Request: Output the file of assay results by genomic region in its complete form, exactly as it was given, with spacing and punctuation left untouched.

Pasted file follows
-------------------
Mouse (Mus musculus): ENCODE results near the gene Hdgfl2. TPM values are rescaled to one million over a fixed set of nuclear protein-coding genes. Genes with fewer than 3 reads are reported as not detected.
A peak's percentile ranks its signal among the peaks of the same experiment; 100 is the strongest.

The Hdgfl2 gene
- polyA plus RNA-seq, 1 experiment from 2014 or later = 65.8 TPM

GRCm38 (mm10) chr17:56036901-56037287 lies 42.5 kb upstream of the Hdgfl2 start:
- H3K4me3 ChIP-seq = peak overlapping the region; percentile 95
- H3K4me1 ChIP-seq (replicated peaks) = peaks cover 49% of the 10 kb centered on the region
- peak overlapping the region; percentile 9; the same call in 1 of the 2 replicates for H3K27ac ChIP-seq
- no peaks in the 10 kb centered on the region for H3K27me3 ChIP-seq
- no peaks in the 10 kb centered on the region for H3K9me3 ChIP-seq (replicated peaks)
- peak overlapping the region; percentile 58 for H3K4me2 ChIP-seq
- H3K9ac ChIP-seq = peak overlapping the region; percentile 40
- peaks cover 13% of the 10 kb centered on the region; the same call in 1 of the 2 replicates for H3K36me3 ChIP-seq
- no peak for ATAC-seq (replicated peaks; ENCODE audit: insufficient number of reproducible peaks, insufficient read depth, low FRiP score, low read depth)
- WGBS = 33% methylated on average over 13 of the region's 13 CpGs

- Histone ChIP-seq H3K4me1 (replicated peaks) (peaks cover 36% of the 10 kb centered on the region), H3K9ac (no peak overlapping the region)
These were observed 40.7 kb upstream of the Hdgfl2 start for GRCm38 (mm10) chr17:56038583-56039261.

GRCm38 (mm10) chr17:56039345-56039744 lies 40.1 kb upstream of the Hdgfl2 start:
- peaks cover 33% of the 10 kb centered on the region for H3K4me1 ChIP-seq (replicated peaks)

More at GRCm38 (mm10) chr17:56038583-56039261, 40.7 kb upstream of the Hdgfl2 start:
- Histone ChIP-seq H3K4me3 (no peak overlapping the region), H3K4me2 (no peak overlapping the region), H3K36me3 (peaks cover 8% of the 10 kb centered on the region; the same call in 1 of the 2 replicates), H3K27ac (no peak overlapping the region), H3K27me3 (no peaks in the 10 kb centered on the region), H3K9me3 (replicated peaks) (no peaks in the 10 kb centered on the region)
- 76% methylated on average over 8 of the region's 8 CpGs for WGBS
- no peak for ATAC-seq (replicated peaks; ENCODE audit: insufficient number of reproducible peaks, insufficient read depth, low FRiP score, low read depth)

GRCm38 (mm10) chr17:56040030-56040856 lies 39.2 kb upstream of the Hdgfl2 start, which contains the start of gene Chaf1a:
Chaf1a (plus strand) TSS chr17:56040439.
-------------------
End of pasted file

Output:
Mouse (Mus musculus): ENCODE results near the gene Hdgfl2. TPM values are rescaled to one million over a fixed set of nuclear protein-coding genes. Genes with fewer than 3 reads are reported as not detected.
A peak's percentile ranks its signal among the peaks of the same experiment; 100 is the strongest.

The Hdgfl2 gene
- polyA plus RNA-seq, 1 experiment from 2014 or later = 65.8 TPM

GRCm38 (mm10) chr17:56036901-56037287 lies 42.5 kb upstream of the Hdgfl2 start:
- H3K4me3 ChIP-seq = peak overlapping the region; percentile 95
- H3K4me1 ChIP-seq (replicated peaks) = peaks cover 49% of the 10 kb centered on the region
- peak overlapping the region; percentile 9; the same call in 1 of the 2 replicates for H3K27ac ChIP-seq
- no peaks in the 10 kb centered on the region for H3K27me3 ChIP-seq
- no peaks in the 10 kb centered on the region for H3K9me3 ChIP-seq (replicated peaks)
- peak overlapping the region; percentile 58 for H3K4me2 ChIP-seq
- H3K9ac ChIP-seq = peak overlapping the region; percentile 40
- peaks cover 13% of the 10 kb centered on the region; the same call in 1 of the 2 replicates for H3K36me3 ChIP-seq
- no peak for ATAC-seq (replicated peaks; ENCODE audit: insufficient number of reproducible peaks, insufficient read depth, low FRiP score, low read depth)
- WGBS = 33% methylated on average over 13 of the region's 13 CpGs

- Histone ChIP-seq H3K4me1 (replicated peaks) (peaks cover 36% of the 10 kb centered on the region), H3K9ac (no peak overlapping the region)
These were observed 40.7 kb upstream of the Hdgfl2 start for GRCm38 (mm10) chr17:56038583-56039261.

GRCm38 (mm10) chr17:56039345-56039744 lies 40.1 kb upstream of the Hdgfl2 start:
- peaks cover 33% of the 10 kb centered on the region for H3K4me1 ChIP-seq (replicated peaks)

More at GRCm38 (mm10) chr17:56038583-56039261, 40.7 kb upstream of the Hdgfl2 start:
- Histone ChIP-seq H3K4me3 (no peak overlapping the region), H3K4me2 (no peak overlapping the region), H3K36me3 (peaks cover 8% of the 10 kb centered on the region; the same call in 1 of the 2 replicates), H3K27ac (no peak overlapping the region), H3K27me3 (no peaks in the 10 kb centered on the region), H3K9me3 (replicated peaks) (no peaks in the 10 kb centered on the region)
- 76% methylated on average over 8 of the region's 8 CpGs for WGBS
- no peak for ATAC-seq (replicated peaks; ENCODE audit: insufficient number of reproducible peaks, insufficient read depth, low FRiP score, low read depth)

GRCm38 (mm10) chr17:56040030-56040856 lies 39.2 kb upstream of the Hdgfl2 start, which contains the start of gene Chaf1a:
Chaf1a (plus strand) TSS chr17:56040439.